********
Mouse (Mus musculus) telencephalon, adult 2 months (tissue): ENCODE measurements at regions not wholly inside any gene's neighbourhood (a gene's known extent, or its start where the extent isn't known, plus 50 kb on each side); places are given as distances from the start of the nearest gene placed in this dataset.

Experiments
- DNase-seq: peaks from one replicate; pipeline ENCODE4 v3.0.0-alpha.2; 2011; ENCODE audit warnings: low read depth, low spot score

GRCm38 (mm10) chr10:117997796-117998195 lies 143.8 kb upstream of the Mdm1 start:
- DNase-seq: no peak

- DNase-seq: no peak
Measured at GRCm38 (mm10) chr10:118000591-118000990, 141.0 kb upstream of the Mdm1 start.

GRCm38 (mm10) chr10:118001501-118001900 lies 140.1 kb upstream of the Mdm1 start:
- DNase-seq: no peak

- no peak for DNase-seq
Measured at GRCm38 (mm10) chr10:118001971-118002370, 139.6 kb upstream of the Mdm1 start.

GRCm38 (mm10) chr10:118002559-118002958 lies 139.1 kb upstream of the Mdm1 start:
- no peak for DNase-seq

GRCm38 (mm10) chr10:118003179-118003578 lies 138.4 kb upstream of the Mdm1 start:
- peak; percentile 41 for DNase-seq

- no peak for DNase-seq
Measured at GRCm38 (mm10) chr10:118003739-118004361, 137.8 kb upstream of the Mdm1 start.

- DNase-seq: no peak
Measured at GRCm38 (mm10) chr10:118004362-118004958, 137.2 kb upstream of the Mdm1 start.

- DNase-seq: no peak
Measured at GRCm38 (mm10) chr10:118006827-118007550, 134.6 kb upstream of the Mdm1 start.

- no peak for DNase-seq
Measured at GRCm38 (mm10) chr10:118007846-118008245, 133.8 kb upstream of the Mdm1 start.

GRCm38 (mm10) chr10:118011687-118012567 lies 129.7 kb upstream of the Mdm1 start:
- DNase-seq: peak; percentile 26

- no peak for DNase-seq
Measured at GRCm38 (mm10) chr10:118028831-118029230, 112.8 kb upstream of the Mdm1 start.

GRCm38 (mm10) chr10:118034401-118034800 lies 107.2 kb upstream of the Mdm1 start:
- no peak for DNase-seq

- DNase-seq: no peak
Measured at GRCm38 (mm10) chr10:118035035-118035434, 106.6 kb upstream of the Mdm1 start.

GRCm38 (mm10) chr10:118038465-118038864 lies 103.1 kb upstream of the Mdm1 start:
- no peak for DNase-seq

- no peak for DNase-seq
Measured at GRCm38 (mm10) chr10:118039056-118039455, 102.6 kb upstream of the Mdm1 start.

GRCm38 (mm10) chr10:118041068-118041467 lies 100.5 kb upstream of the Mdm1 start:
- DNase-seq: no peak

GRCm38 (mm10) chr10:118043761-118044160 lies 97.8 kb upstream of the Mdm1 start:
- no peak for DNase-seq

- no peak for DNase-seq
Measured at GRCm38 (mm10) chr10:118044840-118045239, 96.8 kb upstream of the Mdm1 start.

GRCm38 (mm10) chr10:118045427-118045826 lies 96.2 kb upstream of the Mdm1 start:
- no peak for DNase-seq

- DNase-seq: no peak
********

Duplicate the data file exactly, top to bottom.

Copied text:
Mouse (Mus musculus) telencephalon, adult 2 months (tissue): ENCODE measurements at regions not wholly inside any gene's neighbourhood (a gene's known extent, or its start where the extent isn't known, plus 50 kb on each side); places are given as distances from the start of the nearest gene placed in this dataset.

Experiments
- DNase-seq: peaks from one replicate; pipeline ENCODE4 v3.0.0-alpha.2; 2011; ENCODE audit warnings: low read depth, low spot score

GRCm38 (mm10) chr10:117997796-117998195 lies 143.8 kb upstream of the Mdm1 start:
- DNase-seq: no peak

- DNase-seq: no peak
Measured at GRCm38 (mm10) chr10:118000591-118000990, 141.0 kb upstream of the Mdm1 start.

GRCm38 (mm10) chr10:118001501-118001900 lies 140.1 kb upstream of the Mdm1 start:
- DNase-seq: no peak

- no peak for DNase-seq
Measured at GRCm38 (mm10) chr10:118001971-118002370, 139.6 kb upstream of the Mdm1 start.

GRCm38 (mm10) chr10:118002559-118002958 lies 139.1 kb upstream of the Mdm1 start:
- no peak for DNase-seq

GRCm38 (mm10) chr10:118003179-118003578 lies 138.4 kb upstream of the Mdm1 start:
- peak; percentile 41 for DNase-seq

- no peak for DNase-seq
Measured at GRCm38 (mm10) chr10:118003739-118004361, 137.8 kb upstream of the Mdm1 start.

- DNase-seq: no peak
Measured at GRCm38 (mm10) chr10:118004362-118004958, 137.2 kb upstream of the Mdm1 start.

- DNase-seq: no peak
Measured at GRCm38 (mm10) chr10:118006827-118007550, 134.6 kb upstream of the Mdm1 start.

- no peak for DNase-seq
Measured at GRCm38 (mm10) chr10:118007846-118008245, 133.8 kb upstream of the Mdm1 start.

GRCm38 (mm10) chr10:118011687-118012567 lies 129.7 kb upstream of the Mdm1 start:
- DNase-seq: peak; percentile 26

- no peak for DNase-seq
Measured at GRCm38 (mm10) chr10:118028831-118029230, 112.8 kb upstream of the Mdm1 start.

GRCm38 (mm10) chr10:118034401-118034800 lies 107.2 kb upstream of the Mdm1 start:
- no peak for DNase-seq

- DNase-seq: no peak
Measured at GRCm38 (mm10) chr10:118035035-118035434, 106.6 kb upstream of the Mdm1 start.

GRCm38 (mm10) chr10:118038465-118038864 lies 103.1 kb upstream of the Mdm1 start:
- no peak for DNase-seq

- no peak for DNase-seq
Measured at GRCm38 (mm10) chr10:118039056-118039455, 102.6 kb upstream of the Mdm1 start.

GRCm38 (mm10) chr10:118041068-118041467 lies 100.5 kb upstream of the Mdm1 start:
- DNase-seq: no peak

GRCm38 (mm10) chr10:118043761-118044160 lies 97.8 kb upstream of the Mdm1 start:
- no peak for DNase-seq

- no peak for DNase-seq
Measured at GRCm38 (mm10) chr10:118044840-118045239, 96.8 kb upstream of the Mdm1 start.

GRCm38 (mm10) chr10:118045427-118045826 lies 96.2 kb upstream of the Mdm1 start:
- no peak for DNase-seq

- DNase-seq: no peak